Skip to main content

Featured Post

Review of Executive Lounges at New Delhi Railway Station (NDLS)

During my recent trip to Uttarakhand , I was faced with a problem I had never encountered before. We were passing through Delhi, but we had hardly any time in the city. On earlier visits when I have had to change trains/flights at Delhi, I have always arrived in the morning and left again at night, visiting relatives in between. This time, I was arriving in the city at night, and leaving again early in the morning. There was hardly any time to visit people. I would only have a couple of hours with them before I’d have to leave again. For the first time, we considered booking a hotel, but there again, we were hesitant about the actual hotels, the costs involved, and the logistics of getting from the airport to the railway station and then back again from the station to the airport.  That’s when we remembered reading something about a corporate-managed lounge at Delhi station. We soon figured out that we could book online and pay by the hour. Besides, we also learnt that there wasn’t ju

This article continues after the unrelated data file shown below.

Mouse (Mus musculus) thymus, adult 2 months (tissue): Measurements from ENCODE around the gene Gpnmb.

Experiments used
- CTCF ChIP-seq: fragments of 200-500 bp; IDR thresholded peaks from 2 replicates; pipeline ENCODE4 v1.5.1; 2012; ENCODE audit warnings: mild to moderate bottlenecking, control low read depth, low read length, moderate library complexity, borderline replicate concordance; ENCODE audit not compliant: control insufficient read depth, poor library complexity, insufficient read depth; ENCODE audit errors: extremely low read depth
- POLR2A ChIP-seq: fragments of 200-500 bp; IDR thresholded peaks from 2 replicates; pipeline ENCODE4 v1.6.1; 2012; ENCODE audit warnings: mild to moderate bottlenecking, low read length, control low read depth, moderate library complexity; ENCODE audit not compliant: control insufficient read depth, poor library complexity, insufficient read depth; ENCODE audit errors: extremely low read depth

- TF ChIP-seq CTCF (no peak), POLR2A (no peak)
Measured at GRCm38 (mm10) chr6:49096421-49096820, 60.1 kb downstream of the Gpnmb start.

A short visit to Karjat

The weekend saw us making a sudden trip to Karjat. No, not to one of the many resorts that line the road, and seem to have taken over the once-peaceful area, but as part of a service project. My husband and in-laws are part of the Sathya Sai Seva organization which conducts Gram-Seva, or village improvement programmes, and one of their activity hotspots is Karjat, since it is quite near Bombay. It is where my husband disappears every Sunday to do his bit, and we travel once in a while to pitch in our efforts too. This weekend, it was a Standard Chartered Bank sponsored “Educare – Medicare – Sociocare Camp”. Here are some images from our trip.

We started out as the sun was about to rise. Here are some of the images from the road………

Can you believe this is just about an hour away from Bombay? So much fog, and that too around 8AM!

The natural beauty of the place shows its face as soon as we are away from the noisy highway... Here are some images from the village.....

Some images from the camp

Father and son relax for a moment…..

And on the way back…..


  1. I am very happy to know abt the volunteer activities your hubby and in law does! It must have been quite a day to rest but you guys spent it for a cause , hats off!

    Talking about the hat, i like the fan on it in the son relaxing pictures.The water body in the mountain back drop is a visual treat. I wish toursim developes in India.